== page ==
Taiwan women’s groups angry over new registration requiring women to give complete birth history

Women’s groups panned the Ministry of the Interior (MOI) for a new household registration certificate system — which provides the complete details of a woman’s birth record on copies of the certificate — as a violation of privacy.

“Since March, we’ve noticed that the new system used by Household Registration Offices across the country prints out everything about a person — including all childbirths for a woman — when a copy of a household registration record is applied for,” said Wu Wei-ting, research and development director-general at the Garden of Hope Foundation.

She said that the new system has caused problems for women who did not want others to know that they had borne a child.

“We’ve sheltered women who have had children born out of wedlock, or who have borne children after being raped, and given the children away,” Wu said. “They don’t want anyone — especially future husbands — to know about these children.”

Although such information has always been kept in the ministry’s population database, it had not been included on household registration certificates.

“The new measure not only violates privacy, it can also damage a woman’s name, and affect a young girl’s future,” said Cheng Kai-jung, deputy secretary-general of the Taipei Association for the Promotion of Women’s Rights.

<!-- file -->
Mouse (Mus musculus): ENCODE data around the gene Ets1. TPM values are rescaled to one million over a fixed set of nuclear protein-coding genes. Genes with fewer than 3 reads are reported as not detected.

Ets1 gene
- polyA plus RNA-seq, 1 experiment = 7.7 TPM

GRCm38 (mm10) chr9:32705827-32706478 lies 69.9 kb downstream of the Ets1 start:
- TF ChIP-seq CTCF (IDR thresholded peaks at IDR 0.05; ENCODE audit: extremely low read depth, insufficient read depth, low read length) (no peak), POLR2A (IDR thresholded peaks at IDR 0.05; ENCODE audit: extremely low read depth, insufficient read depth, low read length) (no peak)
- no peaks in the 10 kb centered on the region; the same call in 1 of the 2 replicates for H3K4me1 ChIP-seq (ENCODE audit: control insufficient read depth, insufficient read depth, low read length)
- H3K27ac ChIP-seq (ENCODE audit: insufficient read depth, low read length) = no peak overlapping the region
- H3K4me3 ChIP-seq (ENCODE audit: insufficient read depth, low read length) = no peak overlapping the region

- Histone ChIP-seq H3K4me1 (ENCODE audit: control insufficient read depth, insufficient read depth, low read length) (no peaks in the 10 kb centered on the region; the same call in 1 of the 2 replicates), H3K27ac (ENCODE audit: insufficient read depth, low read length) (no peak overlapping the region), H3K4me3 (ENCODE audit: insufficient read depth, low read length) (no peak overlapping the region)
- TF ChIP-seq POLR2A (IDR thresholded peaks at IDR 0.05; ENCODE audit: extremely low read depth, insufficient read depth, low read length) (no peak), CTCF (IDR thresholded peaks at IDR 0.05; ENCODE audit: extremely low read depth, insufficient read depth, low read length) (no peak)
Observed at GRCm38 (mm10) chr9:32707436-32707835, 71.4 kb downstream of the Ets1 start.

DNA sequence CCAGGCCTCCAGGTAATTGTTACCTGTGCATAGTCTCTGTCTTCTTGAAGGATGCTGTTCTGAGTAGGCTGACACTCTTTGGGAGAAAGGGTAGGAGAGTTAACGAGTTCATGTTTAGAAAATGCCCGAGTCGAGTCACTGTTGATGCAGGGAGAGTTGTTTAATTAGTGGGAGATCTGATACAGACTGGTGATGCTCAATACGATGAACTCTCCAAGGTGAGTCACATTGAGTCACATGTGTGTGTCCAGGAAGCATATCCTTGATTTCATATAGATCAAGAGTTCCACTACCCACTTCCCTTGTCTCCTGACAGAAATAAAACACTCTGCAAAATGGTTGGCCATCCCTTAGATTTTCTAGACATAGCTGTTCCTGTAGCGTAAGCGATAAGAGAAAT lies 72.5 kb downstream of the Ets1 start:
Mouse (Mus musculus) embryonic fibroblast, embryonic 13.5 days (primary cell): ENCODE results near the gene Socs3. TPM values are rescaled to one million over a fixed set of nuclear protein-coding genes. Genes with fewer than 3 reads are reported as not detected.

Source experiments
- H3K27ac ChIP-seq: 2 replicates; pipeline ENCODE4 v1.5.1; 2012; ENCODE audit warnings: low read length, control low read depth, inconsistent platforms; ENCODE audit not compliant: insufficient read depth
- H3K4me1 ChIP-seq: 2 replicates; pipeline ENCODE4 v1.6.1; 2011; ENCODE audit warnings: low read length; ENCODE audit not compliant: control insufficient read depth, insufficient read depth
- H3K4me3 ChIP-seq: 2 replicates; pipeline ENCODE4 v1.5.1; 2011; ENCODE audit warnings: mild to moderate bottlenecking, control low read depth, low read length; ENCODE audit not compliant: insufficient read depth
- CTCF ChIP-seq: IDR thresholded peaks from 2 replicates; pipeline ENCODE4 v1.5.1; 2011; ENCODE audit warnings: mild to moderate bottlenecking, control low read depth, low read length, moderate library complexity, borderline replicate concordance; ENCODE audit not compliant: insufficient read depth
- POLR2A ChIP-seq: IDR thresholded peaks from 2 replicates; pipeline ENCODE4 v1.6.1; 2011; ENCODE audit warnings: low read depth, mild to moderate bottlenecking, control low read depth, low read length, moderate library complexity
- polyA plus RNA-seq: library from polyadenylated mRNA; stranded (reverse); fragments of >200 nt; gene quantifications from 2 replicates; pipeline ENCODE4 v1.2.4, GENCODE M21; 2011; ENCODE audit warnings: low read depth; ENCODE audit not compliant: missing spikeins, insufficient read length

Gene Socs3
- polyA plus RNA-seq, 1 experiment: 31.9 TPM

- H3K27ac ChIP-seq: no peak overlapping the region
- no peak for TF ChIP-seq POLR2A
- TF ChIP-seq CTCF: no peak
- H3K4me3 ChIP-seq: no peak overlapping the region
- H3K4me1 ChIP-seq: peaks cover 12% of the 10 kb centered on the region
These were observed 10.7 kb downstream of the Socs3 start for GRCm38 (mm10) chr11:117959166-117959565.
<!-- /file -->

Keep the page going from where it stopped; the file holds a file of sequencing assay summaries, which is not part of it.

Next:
Wu said that women’s groups have met with ministry officials about the issue several times.

Officials initially insisted that including all births on certificates could help resolve inheritance controversies, because unlisted children sometimes appear after the death of their parents seeking to inherit property, Wu said.

“I don’t think it’s a valid reason to invade someone’s privacy,” she said.

Department of Population Director Hsieh Ai-ling told the Taipei Times that the ministry was dealing with the issue, but declined to elaborate.

However, Deputy Minister of the Interior Lin Join-sane said the ministry had reached an agreement with women’s groups.

“We will still store the information in our database, but we will keep it confidential unless the person concerned authorizes its release,” he said.

http://www.taipeitimes.com/News/taiwan/archives/2009/07/31/2003449991



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